Photo acts as reminder to live in the moment
An old black-and-white photo hangs above my desk. The image has faded some over time, but its focus is sharp and you can still see it plainly. The copy I have is obviously a contact print of the old negative; you can see the photographer’s writing along the edge. This one was probably one of the proofs; the others, the “good” ones, if you will, probably would have been given to relatives and friends.
The photo shows a young family: A mother and father looking at the photographer, who must have been standing just beside his camera. The father is wearing a suit and tie; obviously, having a family picture taken was a momentous enough occasion to dress up. Though the image is black and white, you can tell the father has a ruddy complexion from working out of doors.
The woman smiles demurely, almost shyly, at the photographer. On her lap a baby, just a few months old, leans back and beams a toothless, goofy grin; probably the photographer jumped out from behind the camera and said, “boo!” or something like that to get a reaction.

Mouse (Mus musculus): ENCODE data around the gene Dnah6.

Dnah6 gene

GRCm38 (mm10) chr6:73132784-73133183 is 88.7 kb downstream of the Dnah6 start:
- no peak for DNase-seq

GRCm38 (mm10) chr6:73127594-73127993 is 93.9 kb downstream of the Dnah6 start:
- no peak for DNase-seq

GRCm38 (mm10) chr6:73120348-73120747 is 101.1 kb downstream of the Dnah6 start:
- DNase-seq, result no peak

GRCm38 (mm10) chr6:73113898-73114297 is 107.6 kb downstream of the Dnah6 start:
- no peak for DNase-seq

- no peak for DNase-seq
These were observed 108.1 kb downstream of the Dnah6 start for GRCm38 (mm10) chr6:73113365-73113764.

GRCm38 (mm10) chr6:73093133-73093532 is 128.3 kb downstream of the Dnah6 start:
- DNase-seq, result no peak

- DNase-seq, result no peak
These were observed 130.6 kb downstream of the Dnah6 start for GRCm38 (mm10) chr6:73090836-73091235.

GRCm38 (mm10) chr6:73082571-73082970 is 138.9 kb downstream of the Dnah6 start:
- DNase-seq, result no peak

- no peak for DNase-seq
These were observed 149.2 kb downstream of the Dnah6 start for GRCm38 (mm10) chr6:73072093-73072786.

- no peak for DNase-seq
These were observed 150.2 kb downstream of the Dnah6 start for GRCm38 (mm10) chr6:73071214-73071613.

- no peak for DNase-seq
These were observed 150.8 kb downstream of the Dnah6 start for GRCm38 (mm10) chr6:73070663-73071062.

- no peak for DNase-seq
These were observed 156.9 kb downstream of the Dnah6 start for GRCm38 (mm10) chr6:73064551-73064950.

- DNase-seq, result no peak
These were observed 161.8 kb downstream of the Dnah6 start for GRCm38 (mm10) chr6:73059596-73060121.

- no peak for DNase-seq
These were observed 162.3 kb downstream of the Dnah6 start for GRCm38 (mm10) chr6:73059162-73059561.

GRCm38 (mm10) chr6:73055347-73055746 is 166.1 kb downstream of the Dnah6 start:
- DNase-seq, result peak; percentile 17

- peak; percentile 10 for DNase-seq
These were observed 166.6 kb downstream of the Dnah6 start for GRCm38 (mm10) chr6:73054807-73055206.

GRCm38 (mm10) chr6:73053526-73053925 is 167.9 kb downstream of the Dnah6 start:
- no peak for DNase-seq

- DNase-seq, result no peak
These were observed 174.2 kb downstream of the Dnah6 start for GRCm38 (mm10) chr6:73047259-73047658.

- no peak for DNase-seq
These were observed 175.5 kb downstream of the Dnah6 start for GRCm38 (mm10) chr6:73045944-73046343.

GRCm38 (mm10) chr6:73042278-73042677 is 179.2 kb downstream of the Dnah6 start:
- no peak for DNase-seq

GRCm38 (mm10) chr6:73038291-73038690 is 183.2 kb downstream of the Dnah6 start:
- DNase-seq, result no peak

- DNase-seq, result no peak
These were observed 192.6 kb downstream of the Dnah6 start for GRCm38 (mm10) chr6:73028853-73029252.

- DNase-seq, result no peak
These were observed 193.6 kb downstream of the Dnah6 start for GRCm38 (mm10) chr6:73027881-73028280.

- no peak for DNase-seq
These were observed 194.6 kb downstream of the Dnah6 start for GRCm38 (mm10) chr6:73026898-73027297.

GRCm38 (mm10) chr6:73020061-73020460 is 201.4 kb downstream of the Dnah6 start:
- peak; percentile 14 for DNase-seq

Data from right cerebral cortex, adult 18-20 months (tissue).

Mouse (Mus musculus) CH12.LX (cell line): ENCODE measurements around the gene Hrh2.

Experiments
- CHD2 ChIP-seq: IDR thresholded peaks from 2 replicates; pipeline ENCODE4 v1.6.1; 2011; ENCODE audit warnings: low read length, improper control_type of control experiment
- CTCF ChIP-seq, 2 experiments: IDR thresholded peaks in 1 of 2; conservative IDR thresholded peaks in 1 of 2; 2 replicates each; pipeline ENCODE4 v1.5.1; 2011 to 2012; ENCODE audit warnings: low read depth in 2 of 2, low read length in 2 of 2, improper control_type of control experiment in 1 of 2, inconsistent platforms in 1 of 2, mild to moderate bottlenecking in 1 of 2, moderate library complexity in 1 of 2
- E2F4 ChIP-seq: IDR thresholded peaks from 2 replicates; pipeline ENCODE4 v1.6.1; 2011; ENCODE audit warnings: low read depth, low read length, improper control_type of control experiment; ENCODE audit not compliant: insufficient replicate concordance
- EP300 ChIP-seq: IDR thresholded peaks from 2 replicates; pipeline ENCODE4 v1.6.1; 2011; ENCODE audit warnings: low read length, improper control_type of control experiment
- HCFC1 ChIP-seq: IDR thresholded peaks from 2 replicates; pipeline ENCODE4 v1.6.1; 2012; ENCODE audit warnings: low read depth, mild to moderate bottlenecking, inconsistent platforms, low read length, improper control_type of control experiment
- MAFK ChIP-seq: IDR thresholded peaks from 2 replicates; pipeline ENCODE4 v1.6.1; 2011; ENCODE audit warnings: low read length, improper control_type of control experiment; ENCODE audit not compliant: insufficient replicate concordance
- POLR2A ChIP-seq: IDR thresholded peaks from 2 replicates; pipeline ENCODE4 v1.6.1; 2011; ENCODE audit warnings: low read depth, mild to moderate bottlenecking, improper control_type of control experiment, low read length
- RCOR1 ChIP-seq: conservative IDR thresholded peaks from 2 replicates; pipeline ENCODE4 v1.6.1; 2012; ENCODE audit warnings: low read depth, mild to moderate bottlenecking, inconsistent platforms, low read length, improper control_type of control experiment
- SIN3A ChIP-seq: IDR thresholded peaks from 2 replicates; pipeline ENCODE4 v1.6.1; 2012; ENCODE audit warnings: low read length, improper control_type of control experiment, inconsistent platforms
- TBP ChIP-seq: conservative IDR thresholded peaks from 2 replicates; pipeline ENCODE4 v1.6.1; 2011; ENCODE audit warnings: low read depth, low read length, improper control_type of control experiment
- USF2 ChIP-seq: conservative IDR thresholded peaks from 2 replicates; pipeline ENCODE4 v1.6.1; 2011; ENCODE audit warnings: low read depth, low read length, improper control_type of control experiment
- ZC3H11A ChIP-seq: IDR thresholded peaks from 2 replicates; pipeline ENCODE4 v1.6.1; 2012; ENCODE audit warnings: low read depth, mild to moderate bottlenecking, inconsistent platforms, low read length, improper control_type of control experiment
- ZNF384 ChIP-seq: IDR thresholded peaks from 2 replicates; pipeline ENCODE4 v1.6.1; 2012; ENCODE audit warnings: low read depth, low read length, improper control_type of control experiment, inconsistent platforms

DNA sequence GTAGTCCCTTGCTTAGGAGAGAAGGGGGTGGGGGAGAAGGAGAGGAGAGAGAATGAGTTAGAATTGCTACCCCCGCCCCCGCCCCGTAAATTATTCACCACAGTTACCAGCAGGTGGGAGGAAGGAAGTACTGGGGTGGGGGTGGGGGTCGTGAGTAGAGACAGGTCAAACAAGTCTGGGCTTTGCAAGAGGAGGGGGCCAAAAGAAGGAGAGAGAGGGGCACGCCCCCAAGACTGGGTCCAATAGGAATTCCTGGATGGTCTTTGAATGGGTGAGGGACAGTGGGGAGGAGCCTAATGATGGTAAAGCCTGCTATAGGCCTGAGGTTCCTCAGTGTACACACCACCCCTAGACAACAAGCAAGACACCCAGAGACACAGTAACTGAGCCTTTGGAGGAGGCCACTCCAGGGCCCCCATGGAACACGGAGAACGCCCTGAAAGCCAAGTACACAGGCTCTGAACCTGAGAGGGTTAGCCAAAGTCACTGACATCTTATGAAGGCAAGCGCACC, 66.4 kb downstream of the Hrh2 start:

The couple, turned out in their Sunday best, were my parents, and of course I was the baby. I think I was probably 6 months old when we posed for that photo. I pulled it out of its frame the other day and looked at the back, but there’s no clue to when it was taken. But it must have been in the late summer or early fall of 1942, not too long before my father went off to war. I don’t know this for a fact, but it’s very possible that we sat for that photo because he was soon to leave.
There is, of course, no hint of impending tragedy in that fading gelatin-silver image. It shows a happy time, but happiness can be a transitory, ephemeral thing, and that happiness didn’t last as long for us as we no doubt hoped.
As it turned out, that photo recorded one of the last of the happy times we three were to enjoy as a family. Sometime after it was taken, my father went away to the war, never to return; he died in September 1943 in North Africa, and is buried there.
I don’t mean to suggest that my father’s death cast a pall over our lives. It didn’t. I know my mother never completely stopped grieving for him, although she remarried, had other children, and had, so far as we could tell, a fulfilling life, taking pleasure in her children and grandchildren.
As a child I really had no memory of my father; my mother and other family members, I knew, missed him terribly, often spoke fondly of him, but we went on with our lives. For my part, I had what seems to have been, looking back, a happy childhood, with I suppose the normal amount of mishaps and frustrations.
I keep the photo around because it’s a family keepsake, of course, but I think it serves another purpose as well. As I think about it, it seems to say to me to live in the moment, to enjoy life as much as you can while you can, because there’s no telling how long it will last. I think that’s probably pretty good advice.